How can we be certain we don’t repeat the same mistakes? And I’m not talking about dating or second marriages. Have you measured your progress recently? Where do you envision yourself in ten years? In twenty years? Not financially, and to be frank, this blog isn’t about finances at all… It’s about dreaming again, moving forward, and finding hope – right in the midst of our mess. If we don’t want our spiritual walks, our relationships, our emotions, our bank accounts, and our environments to stay in the chaos they are in after divorce; we need to create a measurable plan to improve them. We need a vision for our future… one that isn’t tainted by wounds and negative thoughts.
In Proverbs 21:5 we read that “the plans of the diligent lead surely to abundance…”, it’s one of the most quoted scriptures regarding financial planning. But it really applies to all areas of our lives. No one becomes rich in money, love, or experience without planning to do so. We can’t just float in a river – without a current – and expect to get up stream. Merely creating a vision for our future doesn’t make us successful, but it does give us a beacon by which we can measure our progress to ensure we are moving forward. Without a vision, we would just be floating aimlessly into the path of least resistance – allowing every ripple that comes our way to change our direction.
5 The plans of the diligent lead surely to abundance, but everyone who is hasty comes only to poverty.Proverbs 21:5 (ESV)
After divorce, we don’t necessarily think about creating a vision for just us. We know we have to reconfigure our finances and divide up material possessions, but have we sat down and reconfigured everything else?
Part of what hurts so bad in losing a marriage is grieving what never came to pass. All the plans you and your spouse had created… your hopes and dreams merged into one vision that you thought was going to be your future. Maybe you guys had planned to travel after retirement or maybe you had planned to return to school when your children got older or maybe you were struggling to make it through each week so your vision was for where you would be next month?? Even if you have been divorced for several years, you may still experience feelings of despair as a result of the crumbling storyline you had written.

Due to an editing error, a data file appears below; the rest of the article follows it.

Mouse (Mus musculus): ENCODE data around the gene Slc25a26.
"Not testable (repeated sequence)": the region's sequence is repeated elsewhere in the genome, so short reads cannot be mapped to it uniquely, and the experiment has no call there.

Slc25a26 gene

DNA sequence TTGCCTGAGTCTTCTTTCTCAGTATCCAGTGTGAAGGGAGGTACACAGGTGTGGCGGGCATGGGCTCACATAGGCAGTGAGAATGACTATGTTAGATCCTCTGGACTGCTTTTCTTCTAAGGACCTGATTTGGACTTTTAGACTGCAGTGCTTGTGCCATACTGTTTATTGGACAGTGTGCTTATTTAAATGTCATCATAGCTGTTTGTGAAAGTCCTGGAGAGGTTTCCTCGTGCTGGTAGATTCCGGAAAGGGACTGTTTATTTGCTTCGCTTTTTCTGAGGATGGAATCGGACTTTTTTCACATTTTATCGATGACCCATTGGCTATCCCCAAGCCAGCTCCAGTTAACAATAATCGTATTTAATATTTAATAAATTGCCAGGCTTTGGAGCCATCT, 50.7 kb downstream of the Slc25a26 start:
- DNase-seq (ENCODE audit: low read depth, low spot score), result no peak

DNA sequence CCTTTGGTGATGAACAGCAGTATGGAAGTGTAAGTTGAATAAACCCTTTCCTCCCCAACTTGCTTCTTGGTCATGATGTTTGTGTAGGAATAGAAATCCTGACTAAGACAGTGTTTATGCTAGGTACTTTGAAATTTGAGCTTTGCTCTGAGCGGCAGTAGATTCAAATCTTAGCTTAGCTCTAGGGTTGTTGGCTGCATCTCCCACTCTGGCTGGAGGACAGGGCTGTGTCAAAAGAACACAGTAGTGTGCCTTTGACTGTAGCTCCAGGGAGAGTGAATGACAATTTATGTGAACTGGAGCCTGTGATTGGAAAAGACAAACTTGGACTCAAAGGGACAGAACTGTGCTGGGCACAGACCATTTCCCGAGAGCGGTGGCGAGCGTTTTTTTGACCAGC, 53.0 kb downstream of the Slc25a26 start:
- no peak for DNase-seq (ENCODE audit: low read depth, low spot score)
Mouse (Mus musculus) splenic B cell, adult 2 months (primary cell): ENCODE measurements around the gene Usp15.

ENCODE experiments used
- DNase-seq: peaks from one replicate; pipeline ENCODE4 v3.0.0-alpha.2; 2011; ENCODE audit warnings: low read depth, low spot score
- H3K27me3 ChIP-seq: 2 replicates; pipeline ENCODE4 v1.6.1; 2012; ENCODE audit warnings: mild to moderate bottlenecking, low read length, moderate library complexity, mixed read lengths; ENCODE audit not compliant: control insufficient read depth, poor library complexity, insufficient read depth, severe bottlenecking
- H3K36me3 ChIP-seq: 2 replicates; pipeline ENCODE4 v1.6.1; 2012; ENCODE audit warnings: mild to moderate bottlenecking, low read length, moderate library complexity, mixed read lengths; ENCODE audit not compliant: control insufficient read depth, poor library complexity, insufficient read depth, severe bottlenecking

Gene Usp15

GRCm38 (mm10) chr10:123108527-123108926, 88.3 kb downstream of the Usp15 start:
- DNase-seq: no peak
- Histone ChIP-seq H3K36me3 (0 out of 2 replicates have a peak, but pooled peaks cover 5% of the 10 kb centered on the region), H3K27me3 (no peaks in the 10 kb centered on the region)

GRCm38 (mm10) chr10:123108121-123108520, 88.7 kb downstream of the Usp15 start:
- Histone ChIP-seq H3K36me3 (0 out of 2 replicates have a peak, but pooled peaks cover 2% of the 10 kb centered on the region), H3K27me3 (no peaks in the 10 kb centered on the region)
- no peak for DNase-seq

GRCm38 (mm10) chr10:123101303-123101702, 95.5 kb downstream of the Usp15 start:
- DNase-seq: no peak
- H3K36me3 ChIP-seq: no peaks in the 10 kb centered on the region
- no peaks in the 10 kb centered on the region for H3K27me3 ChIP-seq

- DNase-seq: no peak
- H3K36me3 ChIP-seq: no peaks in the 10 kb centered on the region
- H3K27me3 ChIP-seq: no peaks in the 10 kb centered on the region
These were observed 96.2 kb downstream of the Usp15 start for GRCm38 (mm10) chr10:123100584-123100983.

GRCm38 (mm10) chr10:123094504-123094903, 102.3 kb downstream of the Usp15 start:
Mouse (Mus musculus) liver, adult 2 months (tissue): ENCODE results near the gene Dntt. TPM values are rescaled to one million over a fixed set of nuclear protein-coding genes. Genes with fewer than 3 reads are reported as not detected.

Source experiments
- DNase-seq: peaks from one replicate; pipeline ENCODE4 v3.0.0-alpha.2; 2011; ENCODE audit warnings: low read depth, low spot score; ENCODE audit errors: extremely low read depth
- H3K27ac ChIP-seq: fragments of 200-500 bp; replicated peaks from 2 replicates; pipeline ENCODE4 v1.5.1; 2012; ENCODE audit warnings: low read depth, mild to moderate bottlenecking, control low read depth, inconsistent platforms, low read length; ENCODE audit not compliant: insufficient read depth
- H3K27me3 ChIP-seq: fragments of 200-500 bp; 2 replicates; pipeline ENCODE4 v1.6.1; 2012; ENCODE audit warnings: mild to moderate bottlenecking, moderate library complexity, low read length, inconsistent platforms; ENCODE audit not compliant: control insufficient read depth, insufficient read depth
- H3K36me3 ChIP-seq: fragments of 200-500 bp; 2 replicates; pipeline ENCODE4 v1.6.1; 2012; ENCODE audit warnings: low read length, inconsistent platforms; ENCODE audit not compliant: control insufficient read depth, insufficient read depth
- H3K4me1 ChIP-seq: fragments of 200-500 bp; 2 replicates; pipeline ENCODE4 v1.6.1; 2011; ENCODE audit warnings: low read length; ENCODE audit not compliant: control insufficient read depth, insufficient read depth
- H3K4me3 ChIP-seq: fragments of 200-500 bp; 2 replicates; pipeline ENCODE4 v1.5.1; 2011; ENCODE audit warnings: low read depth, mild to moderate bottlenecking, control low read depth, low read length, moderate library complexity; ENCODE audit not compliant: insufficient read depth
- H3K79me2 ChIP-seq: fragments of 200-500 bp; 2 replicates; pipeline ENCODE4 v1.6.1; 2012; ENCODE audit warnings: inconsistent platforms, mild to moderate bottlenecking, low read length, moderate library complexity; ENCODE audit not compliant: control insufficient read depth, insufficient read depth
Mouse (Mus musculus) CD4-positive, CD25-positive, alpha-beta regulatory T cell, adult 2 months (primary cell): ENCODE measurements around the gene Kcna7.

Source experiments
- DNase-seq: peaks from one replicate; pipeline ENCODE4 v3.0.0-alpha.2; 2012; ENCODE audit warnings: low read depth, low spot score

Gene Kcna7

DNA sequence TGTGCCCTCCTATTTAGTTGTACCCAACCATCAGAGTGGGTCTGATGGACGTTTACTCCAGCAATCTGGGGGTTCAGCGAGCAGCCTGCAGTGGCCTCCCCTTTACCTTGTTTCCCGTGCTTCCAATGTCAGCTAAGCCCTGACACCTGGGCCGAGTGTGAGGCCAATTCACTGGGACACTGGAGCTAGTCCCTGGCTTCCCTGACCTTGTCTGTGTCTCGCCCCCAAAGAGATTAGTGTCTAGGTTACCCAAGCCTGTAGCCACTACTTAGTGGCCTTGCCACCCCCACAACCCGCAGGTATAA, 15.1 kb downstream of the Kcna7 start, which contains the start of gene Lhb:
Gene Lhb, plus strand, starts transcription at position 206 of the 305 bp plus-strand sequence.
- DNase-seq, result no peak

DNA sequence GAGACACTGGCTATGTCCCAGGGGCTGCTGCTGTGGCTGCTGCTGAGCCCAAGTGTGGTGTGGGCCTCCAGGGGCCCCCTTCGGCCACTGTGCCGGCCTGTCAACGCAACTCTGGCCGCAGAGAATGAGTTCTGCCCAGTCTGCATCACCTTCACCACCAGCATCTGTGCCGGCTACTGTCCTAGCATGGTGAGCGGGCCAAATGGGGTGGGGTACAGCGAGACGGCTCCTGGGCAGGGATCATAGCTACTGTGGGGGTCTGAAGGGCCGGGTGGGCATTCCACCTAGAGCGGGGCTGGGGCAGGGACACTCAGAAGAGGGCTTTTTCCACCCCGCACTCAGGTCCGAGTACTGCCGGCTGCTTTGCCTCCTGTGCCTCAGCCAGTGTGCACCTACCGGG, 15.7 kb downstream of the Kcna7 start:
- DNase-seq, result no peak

8 We are hard pressed on every side, but not crushed; perplexed, but not in despair; 9 persecuted, but not abandoned; struck down, but not destroyed.2 Corinthians 4:8-9
It’s essential to our personal progress that we create a new vision for our future. We need to redefine our hopes and dreams, try to understand what parts of our married vision still pertain to us? I recommend that you sit down and write out a vision statement for your life and what you would like to achieve personally. Our hope cannot solely lie on earthly relationships. We must have an achievable vision we can look forward to – vision that only requires relationship with Christ and action on OUR part. Having a vision changes our perspective on our current struggles and sacrifices, giving them purpose for our journey. It’s much easier to face hardship when we know there is change ahead. I can stay on budget all month long if I know there is new pair of shoes at the end of the month – Haha! Most of us don’t mind eating healthy all day if we know we can have a treat after dinner… it only makes sense that we see our sacrifices as less trouble if we have something bright on the other side!